The Billion Hour YouTube Rabbit Hole (And It's Growing)

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It can often be a sad state of affairs.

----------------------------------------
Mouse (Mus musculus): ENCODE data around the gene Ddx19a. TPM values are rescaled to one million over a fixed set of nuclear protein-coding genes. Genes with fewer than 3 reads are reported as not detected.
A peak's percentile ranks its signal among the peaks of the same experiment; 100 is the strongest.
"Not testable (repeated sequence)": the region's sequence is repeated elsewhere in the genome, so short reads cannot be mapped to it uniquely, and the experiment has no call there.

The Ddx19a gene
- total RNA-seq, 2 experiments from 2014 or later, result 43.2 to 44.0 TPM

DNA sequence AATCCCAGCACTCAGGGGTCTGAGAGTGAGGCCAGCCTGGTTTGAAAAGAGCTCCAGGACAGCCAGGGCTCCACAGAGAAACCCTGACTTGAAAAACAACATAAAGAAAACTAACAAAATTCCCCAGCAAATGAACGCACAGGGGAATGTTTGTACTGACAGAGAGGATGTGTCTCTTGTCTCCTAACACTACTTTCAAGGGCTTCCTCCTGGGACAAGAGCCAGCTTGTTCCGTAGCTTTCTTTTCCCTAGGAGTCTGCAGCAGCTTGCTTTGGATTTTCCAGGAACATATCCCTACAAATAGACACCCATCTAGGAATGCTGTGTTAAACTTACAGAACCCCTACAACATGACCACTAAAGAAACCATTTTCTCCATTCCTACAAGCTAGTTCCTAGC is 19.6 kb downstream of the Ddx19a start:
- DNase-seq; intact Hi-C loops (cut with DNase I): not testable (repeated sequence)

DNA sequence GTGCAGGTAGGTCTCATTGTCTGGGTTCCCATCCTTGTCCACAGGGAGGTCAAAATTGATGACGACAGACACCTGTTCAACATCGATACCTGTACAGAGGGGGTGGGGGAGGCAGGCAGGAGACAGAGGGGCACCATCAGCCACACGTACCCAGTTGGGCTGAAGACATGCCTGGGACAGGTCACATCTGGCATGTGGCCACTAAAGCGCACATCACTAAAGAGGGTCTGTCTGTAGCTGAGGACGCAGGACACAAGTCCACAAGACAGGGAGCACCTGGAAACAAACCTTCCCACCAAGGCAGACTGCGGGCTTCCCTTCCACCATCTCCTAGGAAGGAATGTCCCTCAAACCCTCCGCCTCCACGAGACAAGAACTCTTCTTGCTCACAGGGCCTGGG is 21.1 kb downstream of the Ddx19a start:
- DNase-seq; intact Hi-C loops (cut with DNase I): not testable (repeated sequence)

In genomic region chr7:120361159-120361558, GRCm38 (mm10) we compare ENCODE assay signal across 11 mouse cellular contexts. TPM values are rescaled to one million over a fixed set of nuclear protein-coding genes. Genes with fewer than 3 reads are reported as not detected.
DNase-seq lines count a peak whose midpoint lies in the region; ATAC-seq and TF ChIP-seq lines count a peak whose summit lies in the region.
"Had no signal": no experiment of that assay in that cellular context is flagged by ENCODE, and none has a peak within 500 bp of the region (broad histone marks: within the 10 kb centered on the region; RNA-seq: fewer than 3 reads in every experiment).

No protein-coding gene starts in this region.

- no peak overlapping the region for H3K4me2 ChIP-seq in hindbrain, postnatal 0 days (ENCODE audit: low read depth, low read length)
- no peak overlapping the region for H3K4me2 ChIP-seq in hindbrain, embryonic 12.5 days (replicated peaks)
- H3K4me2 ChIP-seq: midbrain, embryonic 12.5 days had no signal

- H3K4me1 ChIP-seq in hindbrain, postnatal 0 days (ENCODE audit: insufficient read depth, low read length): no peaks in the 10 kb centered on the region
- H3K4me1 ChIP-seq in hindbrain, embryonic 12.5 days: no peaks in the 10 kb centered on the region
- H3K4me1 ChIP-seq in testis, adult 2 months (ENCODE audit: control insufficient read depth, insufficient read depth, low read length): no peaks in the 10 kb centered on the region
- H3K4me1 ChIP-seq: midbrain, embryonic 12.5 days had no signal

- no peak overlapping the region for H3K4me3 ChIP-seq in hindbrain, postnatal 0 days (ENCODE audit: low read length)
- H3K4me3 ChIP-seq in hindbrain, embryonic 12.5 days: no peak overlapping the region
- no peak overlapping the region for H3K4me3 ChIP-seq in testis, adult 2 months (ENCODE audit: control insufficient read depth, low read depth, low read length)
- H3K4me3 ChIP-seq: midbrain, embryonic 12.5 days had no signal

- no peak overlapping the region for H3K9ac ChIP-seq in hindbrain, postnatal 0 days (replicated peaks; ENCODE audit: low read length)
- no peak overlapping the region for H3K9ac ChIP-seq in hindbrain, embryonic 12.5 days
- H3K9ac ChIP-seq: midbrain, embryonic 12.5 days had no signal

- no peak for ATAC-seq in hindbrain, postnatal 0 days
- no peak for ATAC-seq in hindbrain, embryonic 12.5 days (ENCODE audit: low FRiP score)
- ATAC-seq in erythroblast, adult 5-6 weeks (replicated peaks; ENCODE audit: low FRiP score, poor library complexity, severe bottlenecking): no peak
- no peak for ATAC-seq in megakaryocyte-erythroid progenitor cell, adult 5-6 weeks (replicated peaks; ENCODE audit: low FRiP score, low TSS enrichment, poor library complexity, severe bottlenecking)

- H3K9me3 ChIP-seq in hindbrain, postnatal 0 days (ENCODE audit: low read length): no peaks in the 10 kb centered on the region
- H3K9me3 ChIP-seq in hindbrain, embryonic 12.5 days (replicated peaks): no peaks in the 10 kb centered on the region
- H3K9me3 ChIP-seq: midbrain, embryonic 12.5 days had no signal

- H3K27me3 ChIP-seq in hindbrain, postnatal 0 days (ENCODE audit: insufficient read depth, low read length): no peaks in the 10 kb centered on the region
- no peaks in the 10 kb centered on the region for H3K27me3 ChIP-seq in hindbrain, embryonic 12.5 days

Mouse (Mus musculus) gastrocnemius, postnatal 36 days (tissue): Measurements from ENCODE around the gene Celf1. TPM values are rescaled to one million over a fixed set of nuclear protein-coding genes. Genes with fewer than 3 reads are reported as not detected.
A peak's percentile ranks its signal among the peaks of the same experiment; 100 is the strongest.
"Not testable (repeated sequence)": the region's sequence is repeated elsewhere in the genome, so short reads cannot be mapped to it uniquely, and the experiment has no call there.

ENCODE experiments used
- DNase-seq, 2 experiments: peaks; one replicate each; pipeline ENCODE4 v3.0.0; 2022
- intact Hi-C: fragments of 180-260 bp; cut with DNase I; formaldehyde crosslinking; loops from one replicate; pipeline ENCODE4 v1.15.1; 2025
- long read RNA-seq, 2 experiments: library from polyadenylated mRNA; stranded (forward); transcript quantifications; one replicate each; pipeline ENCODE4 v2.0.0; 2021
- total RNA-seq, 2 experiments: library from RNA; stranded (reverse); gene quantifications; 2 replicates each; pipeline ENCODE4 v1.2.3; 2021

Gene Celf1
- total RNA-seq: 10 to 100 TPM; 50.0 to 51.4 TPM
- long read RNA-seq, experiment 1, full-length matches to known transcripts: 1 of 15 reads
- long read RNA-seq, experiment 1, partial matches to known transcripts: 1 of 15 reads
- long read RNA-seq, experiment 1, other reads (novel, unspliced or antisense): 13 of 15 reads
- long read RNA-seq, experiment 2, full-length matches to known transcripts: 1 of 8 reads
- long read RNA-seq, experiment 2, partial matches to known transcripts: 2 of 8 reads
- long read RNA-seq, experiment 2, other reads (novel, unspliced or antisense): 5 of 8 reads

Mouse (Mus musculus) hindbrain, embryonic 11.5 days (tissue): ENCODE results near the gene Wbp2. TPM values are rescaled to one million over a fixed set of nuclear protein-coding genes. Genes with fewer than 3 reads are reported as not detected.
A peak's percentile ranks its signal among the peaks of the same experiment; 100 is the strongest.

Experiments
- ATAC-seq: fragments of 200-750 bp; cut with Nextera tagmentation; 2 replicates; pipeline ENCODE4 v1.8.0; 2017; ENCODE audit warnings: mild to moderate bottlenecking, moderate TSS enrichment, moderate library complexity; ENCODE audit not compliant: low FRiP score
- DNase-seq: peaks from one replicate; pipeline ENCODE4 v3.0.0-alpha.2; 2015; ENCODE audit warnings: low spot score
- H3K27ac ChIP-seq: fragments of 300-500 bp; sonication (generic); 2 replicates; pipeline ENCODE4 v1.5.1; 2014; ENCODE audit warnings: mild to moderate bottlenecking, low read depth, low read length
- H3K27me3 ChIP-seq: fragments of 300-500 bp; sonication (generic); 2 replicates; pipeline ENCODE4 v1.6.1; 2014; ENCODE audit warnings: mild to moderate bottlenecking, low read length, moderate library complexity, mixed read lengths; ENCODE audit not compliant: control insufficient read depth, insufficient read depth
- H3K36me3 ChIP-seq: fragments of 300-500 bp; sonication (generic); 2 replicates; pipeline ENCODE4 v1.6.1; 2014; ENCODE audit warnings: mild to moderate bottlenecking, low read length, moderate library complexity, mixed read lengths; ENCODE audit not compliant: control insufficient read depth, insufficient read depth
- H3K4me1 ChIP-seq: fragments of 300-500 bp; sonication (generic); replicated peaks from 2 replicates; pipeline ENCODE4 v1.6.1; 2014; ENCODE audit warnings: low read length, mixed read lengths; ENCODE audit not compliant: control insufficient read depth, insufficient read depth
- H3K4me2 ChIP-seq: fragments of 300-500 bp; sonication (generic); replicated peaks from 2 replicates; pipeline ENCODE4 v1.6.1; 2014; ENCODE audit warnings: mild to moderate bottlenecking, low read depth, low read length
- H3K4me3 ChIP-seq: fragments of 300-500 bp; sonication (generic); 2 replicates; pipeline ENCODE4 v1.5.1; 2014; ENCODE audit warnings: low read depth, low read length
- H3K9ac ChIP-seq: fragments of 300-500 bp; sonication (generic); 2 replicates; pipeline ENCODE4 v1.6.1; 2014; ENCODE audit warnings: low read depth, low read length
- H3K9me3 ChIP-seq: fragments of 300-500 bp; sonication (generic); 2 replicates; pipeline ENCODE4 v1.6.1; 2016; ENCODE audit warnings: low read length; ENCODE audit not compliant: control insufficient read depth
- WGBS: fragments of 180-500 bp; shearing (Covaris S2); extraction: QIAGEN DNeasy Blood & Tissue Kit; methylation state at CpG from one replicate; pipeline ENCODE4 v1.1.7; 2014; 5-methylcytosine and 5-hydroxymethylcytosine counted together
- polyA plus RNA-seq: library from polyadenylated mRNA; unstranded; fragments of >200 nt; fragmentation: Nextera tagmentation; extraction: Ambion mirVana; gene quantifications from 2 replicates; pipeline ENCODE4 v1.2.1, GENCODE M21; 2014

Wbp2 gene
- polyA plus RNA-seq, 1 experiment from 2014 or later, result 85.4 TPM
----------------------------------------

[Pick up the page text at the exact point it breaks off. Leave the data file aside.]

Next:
I don’t know about you, but when someone send me a YouTube video to watch, I always have the best of intentions. Best plaid plans, and all. It’s inevitable that I catch myself three hours later watching these random videos, that have been perfectly lined-up for me on the right-hand side of the screen. The personalization is often so good (knowing the many and varied types of content that gets me to click) that it’s Amazon-like in its ability to show me something that I have not seen before, while also being something that I want. It’s a dangerous sport. I can’t tell you how many late nights have been spent deep in the YouTube Rabbit Hole watching demos of tricks from magicians, watching bestselling authors give speeches at conferences that I never attended, seeing some obscure hair metal band from the 80s now touring state fairs in the US, and much more. It may not (all) be the most cerebral stuff one could watch, but it’s often far more entertaining than any other form of video-based media. So much so, that my de facto destination for all things “new” on video is done by subscribing to a myriad of YouTube channels and clicking on the “subscriptions” tab. There, I’m able to see all of my favourite content creators (from YouTubes to major media outlets to think tanks) and sort all of that content by the date it was most recently updated. That – to me – is the new television. On demand, constantly being refreshed, no set schedule, always there if I miss a day, and more.